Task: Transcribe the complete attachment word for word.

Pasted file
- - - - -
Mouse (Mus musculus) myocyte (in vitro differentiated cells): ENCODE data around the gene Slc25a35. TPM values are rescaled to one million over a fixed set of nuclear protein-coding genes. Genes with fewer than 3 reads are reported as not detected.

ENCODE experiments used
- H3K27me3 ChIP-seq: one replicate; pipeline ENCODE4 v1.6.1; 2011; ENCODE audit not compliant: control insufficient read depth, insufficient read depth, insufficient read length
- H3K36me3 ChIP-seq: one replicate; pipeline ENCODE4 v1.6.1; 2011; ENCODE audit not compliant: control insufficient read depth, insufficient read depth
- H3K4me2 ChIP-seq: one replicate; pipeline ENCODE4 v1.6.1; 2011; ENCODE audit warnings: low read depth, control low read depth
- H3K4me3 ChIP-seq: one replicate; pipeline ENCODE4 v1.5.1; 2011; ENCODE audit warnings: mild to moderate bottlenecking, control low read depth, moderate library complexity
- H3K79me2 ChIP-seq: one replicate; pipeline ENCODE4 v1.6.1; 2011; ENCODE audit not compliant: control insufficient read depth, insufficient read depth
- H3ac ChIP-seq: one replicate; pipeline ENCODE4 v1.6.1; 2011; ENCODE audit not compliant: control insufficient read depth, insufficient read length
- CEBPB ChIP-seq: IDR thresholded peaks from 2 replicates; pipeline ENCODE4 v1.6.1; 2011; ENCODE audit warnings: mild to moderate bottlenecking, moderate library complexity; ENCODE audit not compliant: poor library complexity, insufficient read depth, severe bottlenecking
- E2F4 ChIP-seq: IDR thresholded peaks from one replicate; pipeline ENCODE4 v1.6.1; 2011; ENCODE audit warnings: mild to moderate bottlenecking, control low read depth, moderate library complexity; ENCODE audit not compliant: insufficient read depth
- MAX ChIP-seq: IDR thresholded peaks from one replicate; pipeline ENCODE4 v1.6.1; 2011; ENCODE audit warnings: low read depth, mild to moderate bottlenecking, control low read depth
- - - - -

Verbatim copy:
Mouse (Mus musculus) myocyte (in vitro differentiated cells): ENCODE data around the gene Slc25a35. TPM values are rescaled to one million over a fixed set of nuclear protein-coding genes. Genes with fewer than 3 reads are reported as not detected.

ENCODE experiments used
- H3K27me3 ChIP-seq: one replicate; pipeline ENCODE4 v1.6.1; 2011; ENCODE audit not compliant: control insufficient read depth, insufficient read depth, insufficient read length
- H3K36me3 ChIP-seq: one replicate; pipeline ENCODE4 v1.6.1; 2011; ENCODE audit not compliant: control insufficient read depth, insufficient read depth
- H3K4me2 ChIP-seq: one replicate; pipeline ENCODE4 v1.6.1; 2011; ENCODE audit warnings: low read depth, control low read depth
- H3K4me3 ChIP-seq: one replicate; pipeline ENCODE4 v1.5.1; 2011; ENCODE audit warnings: mild to moderate bottlenecking, control low read depth, moderate library complexity
- H3K79me2 ChIP-seq: one replicate; pipeline ENCODE4 v1.6.1; 2011; ENCODE audit not compliant: control insufficient read depth, insufficient read depth
- H3ac ChIP-seq: one replicate; pipeline ENCODE4 v1.6.1; 2011; ENCODE audit not compliant: control insufficient read depth, insufficient read length
- CEBPB ChIP-seq: IDR thresholded peaks from 2 replicates; pipeline ENCODE4 v1.6.1; 2011; ENCODE audit warnings: mild to moderate bottlenecking, moderate library complexity; ENCODE audit not compliant: poor library complexity, insufficient read depth, severe bottlenecking
- E2F4 ChIP-seq: IDR thresholded peaks from one replicate; pipeline ENCODE4 v1.6.1; 2011; ENCODE audit warnings: mild to moderate bottlenecking, control low read depth, moderate library complexity; ENCODE audit not compliant: insufficient read depth
- MAX ChIP-seq: IDR thresholded peaks from one replicate; pipeline ENCODE4 v1.6.1; 2011; ENCODE audit warnings: low read depth, mild to moderate bottlenecking, control low read depth